Federal Officials Close the Investigation into the Death of Martin Lee Anderson
WASHINGTON -- The Justice Department will not pursue federal criminal civil rights charges against the eight Bay County, Fla., Boot Camp staff members involved in the incident that resulted in the death of 14-year-old Martin Lee Anderson, the department announced today.
Officials from the Civil Rights Division of the Justice Department, the U.S. Attorney’s Office for the Northern District of Florida, Office of Intergovernmental and Public Liaison, the Community Relations Service and the FBI met today with Anderson’s parents and their representatives to inform them of this determination. The department’s decision is based on the facts developed during a comprehensive independent investigation.
The department devoted significant time and resources to investigate the tragic events of Jan. 5, 2006 in Panama City, Fla., surrounding Anderson’s death. A team of experienced prosecutors and agents reviewed the thousands of pages of evidence generated by the state investigation and criminal trial. They conducted a detailed and lengthy analysis of a NASA-enhanced video recording of the events that preceded Anderson’s death. Federal officials also took numerous additional investigative steps, including, but not limited to, conducting independent interviews of more than 40 witnesses and a review of Bay County Boot Camp procedures.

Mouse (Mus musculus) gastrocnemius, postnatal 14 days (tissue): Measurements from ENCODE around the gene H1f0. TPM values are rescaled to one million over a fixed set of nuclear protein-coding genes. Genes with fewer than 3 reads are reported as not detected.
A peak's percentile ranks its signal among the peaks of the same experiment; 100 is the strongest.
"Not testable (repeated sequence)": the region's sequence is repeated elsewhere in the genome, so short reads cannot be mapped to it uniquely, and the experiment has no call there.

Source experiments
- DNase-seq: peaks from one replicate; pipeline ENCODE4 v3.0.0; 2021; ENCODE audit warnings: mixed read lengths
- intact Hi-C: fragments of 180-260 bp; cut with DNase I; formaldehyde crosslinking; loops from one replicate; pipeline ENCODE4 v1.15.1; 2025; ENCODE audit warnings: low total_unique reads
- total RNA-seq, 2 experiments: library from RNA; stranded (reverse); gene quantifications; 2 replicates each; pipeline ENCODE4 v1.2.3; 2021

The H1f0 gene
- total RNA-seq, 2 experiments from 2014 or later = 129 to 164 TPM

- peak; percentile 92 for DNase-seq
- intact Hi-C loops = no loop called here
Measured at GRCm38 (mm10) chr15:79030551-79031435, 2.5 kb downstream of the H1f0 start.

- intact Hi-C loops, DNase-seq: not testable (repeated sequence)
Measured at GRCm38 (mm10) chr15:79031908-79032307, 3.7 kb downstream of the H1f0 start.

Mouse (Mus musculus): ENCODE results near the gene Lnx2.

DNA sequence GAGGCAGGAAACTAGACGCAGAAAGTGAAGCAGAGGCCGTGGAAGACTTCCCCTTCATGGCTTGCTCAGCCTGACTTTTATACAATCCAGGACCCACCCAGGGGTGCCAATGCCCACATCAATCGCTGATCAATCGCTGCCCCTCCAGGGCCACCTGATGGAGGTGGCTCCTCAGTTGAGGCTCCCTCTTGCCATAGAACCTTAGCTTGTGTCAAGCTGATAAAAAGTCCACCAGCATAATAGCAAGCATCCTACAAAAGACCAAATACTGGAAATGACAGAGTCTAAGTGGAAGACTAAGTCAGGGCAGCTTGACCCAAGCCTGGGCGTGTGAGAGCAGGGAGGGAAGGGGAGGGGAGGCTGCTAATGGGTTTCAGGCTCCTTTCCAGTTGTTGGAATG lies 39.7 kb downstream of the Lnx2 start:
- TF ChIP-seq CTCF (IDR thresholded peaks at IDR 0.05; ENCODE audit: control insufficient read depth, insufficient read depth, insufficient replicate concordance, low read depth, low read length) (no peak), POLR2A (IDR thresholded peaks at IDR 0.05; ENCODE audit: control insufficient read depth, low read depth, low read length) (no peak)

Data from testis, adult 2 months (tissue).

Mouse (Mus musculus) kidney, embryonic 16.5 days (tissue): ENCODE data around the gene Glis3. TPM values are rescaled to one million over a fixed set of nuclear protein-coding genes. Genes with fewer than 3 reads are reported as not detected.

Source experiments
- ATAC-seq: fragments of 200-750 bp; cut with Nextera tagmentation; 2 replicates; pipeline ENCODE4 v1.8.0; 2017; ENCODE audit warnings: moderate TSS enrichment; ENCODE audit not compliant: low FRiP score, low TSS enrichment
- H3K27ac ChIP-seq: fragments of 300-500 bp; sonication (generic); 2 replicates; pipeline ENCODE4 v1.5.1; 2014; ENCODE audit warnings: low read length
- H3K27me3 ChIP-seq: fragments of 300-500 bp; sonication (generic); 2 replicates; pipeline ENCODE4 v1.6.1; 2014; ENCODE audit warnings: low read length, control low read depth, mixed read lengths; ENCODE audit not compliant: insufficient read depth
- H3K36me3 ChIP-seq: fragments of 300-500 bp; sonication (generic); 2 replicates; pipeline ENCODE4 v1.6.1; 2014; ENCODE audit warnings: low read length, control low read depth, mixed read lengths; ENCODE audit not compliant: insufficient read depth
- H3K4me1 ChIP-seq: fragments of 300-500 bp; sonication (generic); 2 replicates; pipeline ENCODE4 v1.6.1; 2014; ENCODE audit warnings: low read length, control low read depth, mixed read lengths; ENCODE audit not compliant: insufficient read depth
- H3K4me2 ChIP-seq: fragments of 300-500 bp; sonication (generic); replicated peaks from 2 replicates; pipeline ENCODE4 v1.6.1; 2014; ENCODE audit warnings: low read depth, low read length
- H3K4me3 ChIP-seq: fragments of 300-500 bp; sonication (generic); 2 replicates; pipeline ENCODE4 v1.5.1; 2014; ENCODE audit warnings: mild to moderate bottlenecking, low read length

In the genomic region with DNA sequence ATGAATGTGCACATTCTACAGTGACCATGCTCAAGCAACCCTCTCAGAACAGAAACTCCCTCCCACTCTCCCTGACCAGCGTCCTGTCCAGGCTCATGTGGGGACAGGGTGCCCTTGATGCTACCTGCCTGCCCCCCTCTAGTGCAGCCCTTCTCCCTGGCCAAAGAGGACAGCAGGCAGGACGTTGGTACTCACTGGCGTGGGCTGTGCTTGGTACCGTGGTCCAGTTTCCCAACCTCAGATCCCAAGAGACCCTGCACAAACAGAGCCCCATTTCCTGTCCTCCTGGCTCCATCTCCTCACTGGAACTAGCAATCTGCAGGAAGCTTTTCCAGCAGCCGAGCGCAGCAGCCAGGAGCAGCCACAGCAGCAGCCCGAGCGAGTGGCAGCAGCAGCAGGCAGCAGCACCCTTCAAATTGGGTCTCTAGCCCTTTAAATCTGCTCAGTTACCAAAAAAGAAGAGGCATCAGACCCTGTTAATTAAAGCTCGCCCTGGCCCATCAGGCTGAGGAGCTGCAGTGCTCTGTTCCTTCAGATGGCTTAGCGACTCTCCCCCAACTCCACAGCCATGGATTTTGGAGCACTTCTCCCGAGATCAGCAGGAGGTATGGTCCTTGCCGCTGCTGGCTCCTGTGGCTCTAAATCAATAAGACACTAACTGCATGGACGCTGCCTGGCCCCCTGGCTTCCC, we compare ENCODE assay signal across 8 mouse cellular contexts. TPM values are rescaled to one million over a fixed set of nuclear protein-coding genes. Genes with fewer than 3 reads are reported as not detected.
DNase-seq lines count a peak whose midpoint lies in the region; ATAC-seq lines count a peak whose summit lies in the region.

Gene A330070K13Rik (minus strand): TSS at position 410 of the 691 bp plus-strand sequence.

Under the applicable federal criminal civil rights laws, prosecutors must establish, beyond a reasonable doubt, that an official "willfully" deprived an individual of a constitutional right, meaning that the official acted with the deliberate and specific intent to do something the law forbids. This is the highest standard of intent imposed by law. It is different and higher than the intent required for proof of the state offense with which the staff members had been charged. Neither accident, mistake, fear, negligence nor bad judgment is sufficient to establish a federal criminal civil rights violation.
After a careful and thorough review, a team of experienced federal prosecutors and FBI agents determined that the evidence was insufficient to pursue federal criminal civil rights charges. Accordingly, the investigation into this incident has been closed.